BRUSSELS — To try to preserve her support within her own fractured Conservative Party, Prime Minister Theresa May of Britain said on Tuesday that she would seek to reopen the withdrawal agreement painfully negotiated with the European Union to alter what is known as “the Irish backstop.”
That may have been a smart tactical move, as a domestic political matter. The problem remains, however, that the European Union has said flatly that it will not reopen the withdrawal agreement or remove the backstop, increasing the possibility of a “no-deal Brexit” on March 29 that would damage the economies of both sides, but particularly Britain’s.
By trying to pressure the European Union to alter its stance on the backstop, which she negotiated and her cabinet supported, Mrs. May is essentially playing chicken with Brussels, trying to turn her own political vulnerability into a benefit.
And she has some leverage. Little attention is paid to the dilemma faced by the Irish government and hence the European Union over a no-deal Brexit. Accepting it would risk the very outcome that the backstop is designed to prevent — a hard border between Northern Ireland, part of the United Kingdom, and Ireland, a member of the European Union.
Nevertheless, Brussels has said the 585-page withdrawal agreement cannot be changed, a position strongly supported by the other 27 members of the European Union, who argue that a guarantee is necessary, in case trade talks break down, and by definition cannot be time-limited.
“There’s no negotiation between the E.U. and the U.K. — that negotiation is finished,” Sabine Weyand, the deputy chief negotiator for the European Union, said on Monday. “We are not going to reopen the withdrawal agreement.” The most that could happen, officials have said, is some alterations in the wording of an accompanying, nonbinding political statement about a future relationship.
Despite the desire of both sides to avoid it, a “no-deal” Brexit is a real prospect. It is the default outcome, scheduled to occur automatically on March 29 if no one does anything more.
So might the Europeans be prepared to reconsider guarantees meant to prevent a future hard border, if the alternative is a hard border appearing within weeks?
For the moment, Brussels is adamant that the answer is no. In a seminar Monday run by the European Policy Center, a Brussels think tank, Ms. Weyand said that every possible alternative notion now being brought up by the British had already been discussed in the negotiations, and discarded as inadequate.
“There are now ideas floating around again, and it does feel like Groundhog Day, about a time limit to the backstop or a unilateral exit clause,” she said. “Let me just reassure you: None of this is new.”
Ms. Weyand said that “we looked at every border on this earth, every border the E.U. has with a third country — there’s simply no way you can do away with checks and controls.” In rare, on-the-record comments, she said that while British negotiators tried to replace the backstop with alternatives, whether technical or otherwise, they were unable to explain what the alternatives were “because they don’t exist.”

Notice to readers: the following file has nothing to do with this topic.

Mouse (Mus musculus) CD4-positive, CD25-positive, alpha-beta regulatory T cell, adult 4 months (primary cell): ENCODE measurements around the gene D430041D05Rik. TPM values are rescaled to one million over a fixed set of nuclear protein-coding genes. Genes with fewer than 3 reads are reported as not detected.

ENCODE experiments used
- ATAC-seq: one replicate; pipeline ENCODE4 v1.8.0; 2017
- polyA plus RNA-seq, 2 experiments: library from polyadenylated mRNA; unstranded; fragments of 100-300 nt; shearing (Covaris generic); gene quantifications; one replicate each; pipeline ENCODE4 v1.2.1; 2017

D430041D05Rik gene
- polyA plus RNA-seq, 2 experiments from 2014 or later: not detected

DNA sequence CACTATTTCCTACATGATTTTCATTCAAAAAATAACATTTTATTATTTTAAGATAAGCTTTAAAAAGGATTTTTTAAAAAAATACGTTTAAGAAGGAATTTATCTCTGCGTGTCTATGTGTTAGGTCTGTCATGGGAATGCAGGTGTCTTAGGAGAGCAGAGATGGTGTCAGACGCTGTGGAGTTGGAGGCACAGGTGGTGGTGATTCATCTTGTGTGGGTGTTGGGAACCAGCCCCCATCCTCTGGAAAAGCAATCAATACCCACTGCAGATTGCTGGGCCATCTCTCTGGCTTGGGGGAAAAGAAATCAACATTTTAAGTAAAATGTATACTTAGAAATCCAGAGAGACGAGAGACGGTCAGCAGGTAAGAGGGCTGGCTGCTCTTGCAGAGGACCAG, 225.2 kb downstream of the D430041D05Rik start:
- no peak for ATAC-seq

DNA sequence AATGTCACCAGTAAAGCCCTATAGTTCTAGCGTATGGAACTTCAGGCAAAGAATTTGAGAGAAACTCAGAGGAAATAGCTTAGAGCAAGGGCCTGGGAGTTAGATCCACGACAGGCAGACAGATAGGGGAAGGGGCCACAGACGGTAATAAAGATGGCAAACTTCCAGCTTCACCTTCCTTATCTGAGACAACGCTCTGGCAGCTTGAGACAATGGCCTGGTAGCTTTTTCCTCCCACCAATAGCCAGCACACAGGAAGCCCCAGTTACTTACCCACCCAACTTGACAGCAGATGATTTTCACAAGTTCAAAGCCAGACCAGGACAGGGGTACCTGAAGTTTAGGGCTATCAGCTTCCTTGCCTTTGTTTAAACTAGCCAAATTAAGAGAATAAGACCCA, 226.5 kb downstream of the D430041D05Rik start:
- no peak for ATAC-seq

While Brussels also does not want to use the backstop, “the E.U. 27 were unanimous that a time limit to the backstop defeats the purpose of the backstop,” she added.
She said that the bloc would stand by the interests of a member state, Ireland, and would preserve its core foundation of the single market.
But all this puts Dublin in a very awkward place, with the border the focus of what Tony Connelly, the Europe editor for RTE, the Irish broadcaster, called “a maddeningly intractable piece of circular geometry involving Europe, Ireland and the British government.”
Ireland convinced Brussels to make a frictionless border a precondition of Britain’s withdrawal, part of the legally binding divorce deal; Britain wanted to leave it to the future. But now “Britain’s resistance to that precondition could bring about the hard border,” Mr. Connelly said.
The Europeans have argued that the backstop is only a fail-safe and could be replaced by alternative plans. The simplest would be a permanent customs union between Britain and Brussels, but many in the British Parliament oppose that.
Its requirements could also be met by putting a customs border in the Irish Sea, but that would treat Northern Ireland as essentially part of the European Union and is unacceptable to the Democratic Unionists, the Northern Ireland party that gives Mrs. May her parliamentary majority.
At the same time, a majority of the British Parliament wants to avoid leaving with no deal, even if they cannot agree on what they do want. Some believe that Mrs. May’s strategy is to get some form of new promises about the reluctance to trigger the backstop in language that could be considered binding, and then return to Parliament as the March 29 deadline approaches with a kind of ultimatum: this deal or no deal. But that, too, may result in an outcome no one wants.
As Ms. Weyand said, “There’s a very high risk of a crash-out not by design, but by accident.”